Clancey W. J. (1995) A boy scout, Toto, and a bird: How situated cognition is different from situated robotics. In: Steels L. & Brooks R. (eds.) The artificial life route to artificial intelligence: Building situated embodied agents. Lawrence Erlbaum Associates, Hillsdale NJ: 227–236. https://cepa.info/3909

Excerpt: I claim that a mechanism that reconstructs and re-coordinates processes, rather than stores and retrieves labeled descriptions or procedures, is more consistent with what we know about human memory and perception (Clancey 1991, 1994). Such a process memory possibly cannot be built today, because we don’t know how to build the kind of self-organizing mechanism that is required (cf. Freeman 1991). But articulating how human cognition is different from a classical architecture helps delineate what aspects of situated robotic designs are still cast in the classical mold and remain to be freed of prevailing assumptions about the nature of memory and representations.

Coddou F., Kunstmann G., Maturana H. R., Méndez C. L. & Montenegro H. (1995) Violencia en sus distintos ambitos de expresion. Dolmen Ediciones, Santiago.

Confrey J. (1995) A theory of intellectual development, Part II: Socio-cultural perspective. For the Learning of Mathematics 15(1): 38–48. https://cepa.info/3874

Demonstrates that Vygotskian theory can support two opposing interpretations: supporting reform and undermining reform. Discussion is organized by: sociocultural perspectives, Marxist influences on historical analysis and the role of labor, semiotics and psychological tools, dialectic of thought and language, conceptual development, and learning and development.

Confrey J. (1995) A theory of intellectual development, Part III: A framework for a revised perspective. For the Learning of Mathematics 15(2): 36–45. https://cepa.info/3873

Presents a theory of intellectual development in which human development depends on environment, self is autonomous and communal, diversity and dissent are anticipated, emotional intelligence is acknowledged, abstraction is reconceptualized and placed in a dialectic, learning is a reciprocal activity, and classrooms are interactions among interactions.

Confrey J. (1995) How compatible are radical constructivism, sociocultural approaches, and social constructivism. In: Steffe L. & Gale J. (eds.) Constructivism in education. Lawrence Erlbaum Associates, Hillsdale NJ: 185–225.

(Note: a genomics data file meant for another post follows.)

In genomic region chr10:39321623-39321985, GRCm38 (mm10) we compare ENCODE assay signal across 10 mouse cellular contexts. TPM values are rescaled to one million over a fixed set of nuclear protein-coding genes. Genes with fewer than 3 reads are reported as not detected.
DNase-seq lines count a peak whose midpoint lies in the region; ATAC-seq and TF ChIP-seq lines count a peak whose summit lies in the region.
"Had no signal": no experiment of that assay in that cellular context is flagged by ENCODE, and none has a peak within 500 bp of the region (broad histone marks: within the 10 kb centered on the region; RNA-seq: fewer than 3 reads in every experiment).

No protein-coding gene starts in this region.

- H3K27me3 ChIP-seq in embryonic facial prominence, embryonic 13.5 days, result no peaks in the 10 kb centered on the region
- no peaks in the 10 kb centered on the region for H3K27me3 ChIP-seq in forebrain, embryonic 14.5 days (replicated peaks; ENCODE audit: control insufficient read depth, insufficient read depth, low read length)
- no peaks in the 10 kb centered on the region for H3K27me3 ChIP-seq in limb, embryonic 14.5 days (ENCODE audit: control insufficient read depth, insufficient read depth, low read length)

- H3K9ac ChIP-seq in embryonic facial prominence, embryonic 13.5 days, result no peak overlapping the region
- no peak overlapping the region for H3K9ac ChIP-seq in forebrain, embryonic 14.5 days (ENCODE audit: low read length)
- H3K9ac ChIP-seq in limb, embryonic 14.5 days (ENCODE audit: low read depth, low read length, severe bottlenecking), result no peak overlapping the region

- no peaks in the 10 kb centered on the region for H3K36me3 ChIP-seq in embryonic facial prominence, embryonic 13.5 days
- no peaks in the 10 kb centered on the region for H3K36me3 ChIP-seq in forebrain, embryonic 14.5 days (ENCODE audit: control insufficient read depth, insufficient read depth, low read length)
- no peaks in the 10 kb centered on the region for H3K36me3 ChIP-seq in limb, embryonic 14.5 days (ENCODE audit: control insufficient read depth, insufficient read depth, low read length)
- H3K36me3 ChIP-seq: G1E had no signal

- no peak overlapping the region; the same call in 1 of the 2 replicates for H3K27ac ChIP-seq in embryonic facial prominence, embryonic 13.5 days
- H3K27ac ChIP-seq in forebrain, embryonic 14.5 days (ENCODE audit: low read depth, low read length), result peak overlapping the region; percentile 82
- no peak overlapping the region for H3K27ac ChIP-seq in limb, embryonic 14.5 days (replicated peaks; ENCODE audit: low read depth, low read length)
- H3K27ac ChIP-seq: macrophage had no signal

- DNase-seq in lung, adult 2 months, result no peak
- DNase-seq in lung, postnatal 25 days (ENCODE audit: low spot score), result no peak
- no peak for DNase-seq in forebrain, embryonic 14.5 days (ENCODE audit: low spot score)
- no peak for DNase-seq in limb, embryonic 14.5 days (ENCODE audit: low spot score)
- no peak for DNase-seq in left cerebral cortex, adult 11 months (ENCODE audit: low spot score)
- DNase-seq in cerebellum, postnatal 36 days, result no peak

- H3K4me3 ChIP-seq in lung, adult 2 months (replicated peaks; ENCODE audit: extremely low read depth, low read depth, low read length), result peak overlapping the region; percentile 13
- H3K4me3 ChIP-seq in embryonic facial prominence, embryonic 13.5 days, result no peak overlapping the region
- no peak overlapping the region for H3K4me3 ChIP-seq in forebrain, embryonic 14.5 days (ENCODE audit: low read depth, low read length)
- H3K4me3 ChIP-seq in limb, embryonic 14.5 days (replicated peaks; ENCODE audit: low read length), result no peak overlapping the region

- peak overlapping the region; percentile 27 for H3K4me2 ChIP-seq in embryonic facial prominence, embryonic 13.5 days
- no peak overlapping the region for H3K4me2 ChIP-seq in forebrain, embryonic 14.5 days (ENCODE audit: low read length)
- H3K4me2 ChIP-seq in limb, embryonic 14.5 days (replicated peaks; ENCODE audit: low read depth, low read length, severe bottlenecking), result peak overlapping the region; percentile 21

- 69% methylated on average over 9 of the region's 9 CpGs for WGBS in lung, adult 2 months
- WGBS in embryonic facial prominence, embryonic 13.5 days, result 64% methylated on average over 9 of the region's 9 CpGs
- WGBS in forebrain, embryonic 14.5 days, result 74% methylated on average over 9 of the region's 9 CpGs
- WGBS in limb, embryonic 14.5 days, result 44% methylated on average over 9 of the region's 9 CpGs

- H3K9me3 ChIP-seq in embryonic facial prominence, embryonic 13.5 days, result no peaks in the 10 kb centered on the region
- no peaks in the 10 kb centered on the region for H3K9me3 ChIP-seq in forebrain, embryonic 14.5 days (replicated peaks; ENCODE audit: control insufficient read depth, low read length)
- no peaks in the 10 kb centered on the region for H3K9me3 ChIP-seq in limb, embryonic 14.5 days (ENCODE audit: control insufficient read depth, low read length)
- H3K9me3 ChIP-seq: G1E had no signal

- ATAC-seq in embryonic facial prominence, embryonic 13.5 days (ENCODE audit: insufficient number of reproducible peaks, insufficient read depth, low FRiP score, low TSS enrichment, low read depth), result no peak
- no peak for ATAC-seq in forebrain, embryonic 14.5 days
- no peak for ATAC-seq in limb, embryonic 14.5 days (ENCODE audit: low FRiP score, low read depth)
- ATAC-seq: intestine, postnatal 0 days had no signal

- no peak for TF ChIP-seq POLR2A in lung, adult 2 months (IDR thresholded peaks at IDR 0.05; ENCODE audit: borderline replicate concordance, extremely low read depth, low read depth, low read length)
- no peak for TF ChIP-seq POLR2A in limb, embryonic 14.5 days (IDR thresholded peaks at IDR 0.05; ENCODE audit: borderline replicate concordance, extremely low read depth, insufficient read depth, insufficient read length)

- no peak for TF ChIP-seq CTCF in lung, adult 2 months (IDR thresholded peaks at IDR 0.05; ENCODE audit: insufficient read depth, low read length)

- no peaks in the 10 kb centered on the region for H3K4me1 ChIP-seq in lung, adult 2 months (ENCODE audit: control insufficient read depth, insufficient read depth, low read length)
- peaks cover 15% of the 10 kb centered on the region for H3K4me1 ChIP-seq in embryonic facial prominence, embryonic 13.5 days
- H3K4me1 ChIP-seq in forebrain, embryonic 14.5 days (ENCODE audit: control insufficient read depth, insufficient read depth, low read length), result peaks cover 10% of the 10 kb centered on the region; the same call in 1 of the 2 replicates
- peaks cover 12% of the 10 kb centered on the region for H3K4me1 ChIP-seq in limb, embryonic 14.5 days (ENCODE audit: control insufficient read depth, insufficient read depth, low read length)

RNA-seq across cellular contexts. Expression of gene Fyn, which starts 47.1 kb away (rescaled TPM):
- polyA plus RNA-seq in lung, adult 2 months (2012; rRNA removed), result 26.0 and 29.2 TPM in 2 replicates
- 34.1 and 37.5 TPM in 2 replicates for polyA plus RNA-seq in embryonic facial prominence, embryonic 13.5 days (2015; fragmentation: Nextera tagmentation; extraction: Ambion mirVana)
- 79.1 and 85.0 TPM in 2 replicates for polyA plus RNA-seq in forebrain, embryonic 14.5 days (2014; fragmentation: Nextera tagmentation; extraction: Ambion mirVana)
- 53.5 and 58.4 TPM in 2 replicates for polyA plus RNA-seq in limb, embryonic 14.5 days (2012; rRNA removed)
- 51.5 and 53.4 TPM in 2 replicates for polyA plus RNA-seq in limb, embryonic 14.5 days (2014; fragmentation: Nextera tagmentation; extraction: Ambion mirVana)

Excerpt: I draw from recent developments in philosophy, biology, ecological thought, phenomenology, and curriculum theory in an effort to re-formulate a response to the question, Why teach mathematics?

Davydov V. V. (1995) The influence of L. A. Vygotsky on education theory, research, and practice. Educational Researcher 24(3): 12–21.

Deffuant G., Fuchs T., Monneret E., Bourgine P. & Varela F. J. (1995) Semi-algebraic networks: An attempt to design geometric autopoietic models. Artificial Life 2(2): 157–177. https://cepa.info/2076

This article focuses on an artificial life approach to some important problems in machine learning such as statistical discrimination, curve approximation, and pattern recognition. We describe a family of models, collectively referred to as semi-algebraic networks (SAN). These models are strongly inspired by two complementary lines of thought: the biological concept of autopoiesis and morphodynamical notions in mathematics. Mathematically defined as semi-algebraic sets, SANs involve geometric components that are submitted to two coupled processes: (a) the adjustment of the components (under the action of the learning examples), and (b) the regeneration of new components. Several examples of SANs are described, using different types of components. The geometric nature of SANs gives new possibilities for solving the bias/variance dilemma in discrimination or curve approximation problems. The question of building multilevel semi-algebraic networks is also addressed, as they are related to cognitive problems such as memory and morphological categorization. We describe an example of such multilevel models.

Diettrich O. (1995) A constructivist approach to the problem of induction. Evolution and Cognition 1(2): 11–30. https://cepa.info/4261

The unsolved problem of induction is closely linked to “the unreasonable effectiveness of mathematics in the natural sciences” (Wigner 1960) and to the question “why the universe is algorthmicly compressible” (Davies 1960). The problem of induction is approached here by means of a constructivist version of the Evolutionary Epistemology (CEE) considering both, the perceived regularities we condense to the laws of nature and the mathematical structures we condense to axioms, as invariants of inborn cognitive and mental operators. A phylogenetic relationship between the mental operators generating the perceived and the mathematical regularities respectively may explain the high suitability of mathematical tools to extrapolate observed data. The extension of perceptional operators by means of experimental operators, i.e., by means of measurement devices) would lead to the completion of the classical world picture if both the cognitive and the physical operators are commutable in the sense of operator algebra (quantitative extensions). Otherwise the physical operators will have invariants which no longer can be described in classical terms, and, therefore, would require the formation of non-classical theories (qualitative extension), exceeding the classical world picture. The mathematical analogon would be the algorithmic extension of elementary mathematical thinking exceeding the axiomatic basis previously established according to Gödel’s incompleteness theorem. As a consequence there will be neither a definitive set of axioms in mathematics, nor will be there a definitive theory of everything in physics.